Irish Republican News · January 6, 2017
[Irish Republican News]

[Irish Republican News]
Campaigners call for leap forward in housing crisis


Housing activists in the 26 Counties have handed an open letter to Finance Minister Michael Noonan, calling on him to order the use of vacant, state-controlled properties to house the homeless.

Residents of Apollo House - an empty office block in Dublin city centre occupied and refitted as a shelter by the Home Sweet Home campaign before Christmas - led the petition.

The building was once used by the civil service and is now controlled by receivers after property loans were taken over by the state’s bad-bank NAMA.

Irish Housing Network activist Tommy Gavin said: “The Minister for Finance is failing in his duty to the people of Ireland by not exercising his powers under the Nama act to direct Nama to make proper and adequate housing stock immediately available to local authorities around Ireland.

“The housing crisis is bigger than Apollo House.”

The Home Sweet Home secured more than 4,000 signatures of support for the petition.

There were more than 1,200 families homeless in the last week of November, according to official figures, including 6,985 people staying in emergency accommodation last month with 2,549 of them children. Some 140,000 are on housing lists awaiting accommodation.

While there are 50,000 homes currently in mortgage arrears of more than two years and facing repossession, only 22 of the hundreds of promised prefab-style modular houses for homeless families have been completed.

The open letter to Mr Noonan calls on the Dublin government to identify properties, loans, land and other assets which are controlled by Nama and could be used to house homeless people.

The campaigners are facing eviction next week after the High Court gave them until January 11 to leave the building, which has been empty since 2015.

Brendan Ogle of the Unite trade union, who is one of the organisers of the Home Sweet Home campaign, said a delegation would meet Minister for Housing Simon Coveney this [Friday] afternoon, having been invited by the Minister.

Asked what might happen that would cause the campaigners to vacate the previously empty office block, he said the government could “with the stroke of a pen” instruct Nama to provide housing to suitable homeless people staying in Apollo House and other emergency accommodation.

Speaking at a press conference on Thursday, Mr Ogle said the political leaders of Germany, Britain and France did not have the advantage the State had when it came to solving homelessness as “they don’t have Nama”.

He said that when considering the deadline set by the courts the organisers of the campaign would be taking into account the talks with the Minister, legal considerations and the use of public pressure to support the Home Sweet Home campaign.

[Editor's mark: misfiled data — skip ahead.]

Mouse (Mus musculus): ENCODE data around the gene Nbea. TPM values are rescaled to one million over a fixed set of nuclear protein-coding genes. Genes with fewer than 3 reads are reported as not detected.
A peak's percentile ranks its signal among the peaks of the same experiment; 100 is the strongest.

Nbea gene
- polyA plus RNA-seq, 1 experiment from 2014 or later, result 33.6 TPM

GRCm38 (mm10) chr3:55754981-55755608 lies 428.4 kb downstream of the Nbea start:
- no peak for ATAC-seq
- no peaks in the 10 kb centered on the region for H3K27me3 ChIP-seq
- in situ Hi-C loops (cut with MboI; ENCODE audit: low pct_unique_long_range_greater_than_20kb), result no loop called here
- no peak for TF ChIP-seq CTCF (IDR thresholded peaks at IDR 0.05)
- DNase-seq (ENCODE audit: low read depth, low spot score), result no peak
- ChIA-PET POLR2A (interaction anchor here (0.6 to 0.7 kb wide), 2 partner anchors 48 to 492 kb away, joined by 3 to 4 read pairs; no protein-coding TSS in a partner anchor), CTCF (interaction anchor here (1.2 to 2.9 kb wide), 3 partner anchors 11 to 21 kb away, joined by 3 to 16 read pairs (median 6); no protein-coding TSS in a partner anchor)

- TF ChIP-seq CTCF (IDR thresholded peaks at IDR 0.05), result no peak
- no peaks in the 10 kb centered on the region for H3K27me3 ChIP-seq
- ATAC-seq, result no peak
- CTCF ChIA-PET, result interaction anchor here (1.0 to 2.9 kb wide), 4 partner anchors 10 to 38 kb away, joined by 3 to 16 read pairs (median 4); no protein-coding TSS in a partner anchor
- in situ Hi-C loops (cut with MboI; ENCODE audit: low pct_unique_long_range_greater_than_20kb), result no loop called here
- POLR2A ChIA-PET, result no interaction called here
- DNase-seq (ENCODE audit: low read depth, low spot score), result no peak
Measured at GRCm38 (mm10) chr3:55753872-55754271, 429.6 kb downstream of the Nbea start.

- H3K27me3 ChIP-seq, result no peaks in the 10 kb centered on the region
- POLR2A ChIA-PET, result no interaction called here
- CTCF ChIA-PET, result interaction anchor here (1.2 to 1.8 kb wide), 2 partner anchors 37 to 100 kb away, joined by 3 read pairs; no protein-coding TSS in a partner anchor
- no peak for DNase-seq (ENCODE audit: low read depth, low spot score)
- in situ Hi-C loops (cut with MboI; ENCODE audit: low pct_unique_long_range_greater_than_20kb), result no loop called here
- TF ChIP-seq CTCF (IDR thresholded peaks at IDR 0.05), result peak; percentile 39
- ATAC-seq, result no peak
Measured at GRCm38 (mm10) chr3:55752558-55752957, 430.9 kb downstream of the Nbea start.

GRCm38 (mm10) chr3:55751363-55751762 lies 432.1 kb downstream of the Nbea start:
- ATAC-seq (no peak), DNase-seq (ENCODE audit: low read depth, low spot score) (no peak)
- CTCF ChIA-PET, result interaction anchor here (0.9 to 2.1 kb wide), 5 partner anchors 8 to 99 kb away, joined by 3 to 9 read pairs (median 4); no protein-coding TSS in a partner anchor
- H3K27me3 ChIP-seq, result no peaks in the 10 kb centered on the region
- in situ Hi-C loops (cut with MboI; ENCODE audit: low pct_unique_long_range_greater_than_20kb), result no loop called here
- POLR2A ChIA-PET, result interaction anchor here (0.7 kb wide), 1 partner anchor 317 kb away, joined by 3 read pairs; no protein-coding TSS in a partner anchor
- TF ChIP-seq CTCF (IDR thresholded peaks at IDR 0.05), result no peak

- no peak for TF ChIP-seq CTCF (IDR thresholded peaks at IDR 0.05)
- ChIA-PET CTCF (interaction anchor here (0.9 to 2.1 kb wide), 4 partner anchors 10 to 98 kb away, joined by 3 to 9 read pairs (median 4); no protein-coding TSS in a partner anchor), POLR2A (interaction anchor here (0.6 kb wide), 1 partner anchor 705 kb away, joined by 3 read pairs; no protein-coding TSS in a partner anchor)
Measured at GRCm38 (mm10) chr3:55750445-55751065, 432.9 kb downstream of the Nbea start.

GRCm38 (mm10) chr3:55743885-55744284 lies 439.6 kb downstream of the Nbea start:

Section 14 of the act that established Nama allows for the Minister for Finance, Michael Noonan, to instruct the agency to provide property under its control for the housing of homeless people, Mr Ogle said.

“We want the Minister to use Nama to address the homelessness emergency,” he told a press conference at the Unite offices in Dublin at which the group released a four-page emergency housing plan it wants implemented.

Mr Ogle said the Apollo House occupation was “totemic” rather than a solution to the problem.

An attempted takeover of a Nama-controlled apartment building in Finglas (pictured) ended within 24 hours when gardai escorted activists from the scene.

A group calling themselves the “Premier Love Project” entered the 60-unit building at about 2am in the morning before stating on Facebook that apartments in the building would be offered to people unable to secure social housing.

Security guards on the premises confronted the activists and gardai were alerted. The group left peacefully several hours later.

Later in the day, a small group of homeless people were turned away after they gathered at the front door after hearing about the occupation on Facebook. They were unaware the occupation was over and the building was now occupied by Dublin City Council security guards with Garda support. Despite NAMA promises that the building would be used for social housing, it remains vacant.

Colin McGettrick, a member of the Premier Love Project, had posted a video of the takeover on Facebook late on Wednesday night in which he called on other groups around the country to take over Nama-controlled buildings.

“I’ve been on the housing list for 17 years and still haven’t been housed,” Mr McGettrick said.

“There’s people out there living in tents, cars, vans, that’s who we want to ideally house.

“There’s people dying on our streets and there’s people being treated like dogs. There’s people in desperate circumstances out there. Austerity has ripped people apart. There’s people in their graves over this Government’s policies and that’s what is driving us.

“We want to change the housing policy in this country whatever way we can,” Mr McGettrick continued. “We’re going to keep on occupying Nama buildings.”

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